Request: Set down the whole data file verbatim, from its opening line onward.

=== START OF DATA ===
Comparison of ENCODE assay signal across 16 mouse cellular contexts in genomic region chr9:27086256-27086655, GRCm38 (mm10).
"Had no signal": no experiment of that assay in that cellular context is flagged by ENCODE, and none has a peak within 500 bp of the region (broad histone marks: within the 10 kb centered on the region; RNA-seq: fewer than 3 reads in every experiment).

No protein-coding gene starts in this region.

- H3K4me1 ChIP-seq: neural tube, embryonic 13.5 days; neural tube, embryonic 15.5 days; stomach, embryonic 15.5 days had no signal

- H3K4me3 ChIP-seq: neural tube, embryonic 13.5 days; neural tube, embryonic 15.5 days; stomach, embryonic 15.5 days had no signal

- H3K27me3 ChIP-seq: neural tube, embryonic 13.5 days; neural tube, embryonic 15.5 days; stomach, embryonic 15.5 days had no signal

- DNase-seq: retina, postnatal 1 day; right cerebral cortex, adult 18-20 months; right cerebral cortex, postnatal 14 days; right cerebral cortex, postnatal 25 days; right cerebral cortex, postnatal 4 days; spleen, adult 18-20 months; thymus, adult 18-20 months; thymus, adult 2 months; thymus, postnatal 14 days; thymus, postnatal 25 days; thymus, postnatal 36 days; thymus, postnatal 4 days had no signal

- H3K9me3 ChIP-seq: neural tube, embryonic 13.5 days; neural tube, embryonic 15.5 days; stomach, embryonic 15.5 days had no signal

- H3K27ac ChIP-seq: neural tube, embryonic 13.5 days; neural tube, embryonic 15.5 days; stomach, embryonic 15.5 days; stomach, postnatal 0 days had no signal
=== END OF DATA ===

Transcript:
Comparison of ENCODE assay signal across 16 mouse cellular contexts in genomic region chr9:27086256-27086655, GRCm38 (mm10).
"Had no signal": no experiment of that assay in that cellular context is flagged by ENCODE, and none has a peak within 500 bp of the region (broad histone marks: within the 10 kb centered on the region; RNA-seq: fewer than 3 reads in every experiment).

No protein-coding gene starts in this region.

- H3K4me1 ChIP-seq: neural tube, embryonic 13.5 days; neural tube, embryonic 15.5 days; stomach, embryonic 15.5 days had no signal

- H3K4me3 ChIP-seq: neural tube, embryonic 13.5 days; neural tube, embryonic 15.5 days; stomach, embryonic 15.5 days had no signal

- H3K27me3 ChIP-seq: neural tube, embryonic 13.5 days; neural tube, embryonic 15.5 days; stomach, embryonic 15.5 days had no signal

- DNase-seq: retina, postnatal 1 day; right cerebral cortex, adult 18-20 months; right cerebral cortex, postnatal 14 days; right cerebral cortex, postnatal 25 days; right cerebral cortex, postnatal 4 days; spleen, adult 18-20 months; thymus, adult 18-20 months; thymus, adult 2 months; thymus, postnatal 14 days; thymus, postnatal 25 days; thymus, postnatal 36 days; thymus, postnatal 4 days had no signal

- H3K9me3 ChIP-seq: neural tube, embryonic 13.5 days; neural tube, embryonic 15.5 days; stomach, embryonic 15.5 days had no signal

- H3K27ac ChIP-seq: neural tube, embryonic 13.5 days; neural tube, embryonic 15.5 days; stomach, embryonic 15.5 days; stomach, postnatal 0 days had no signal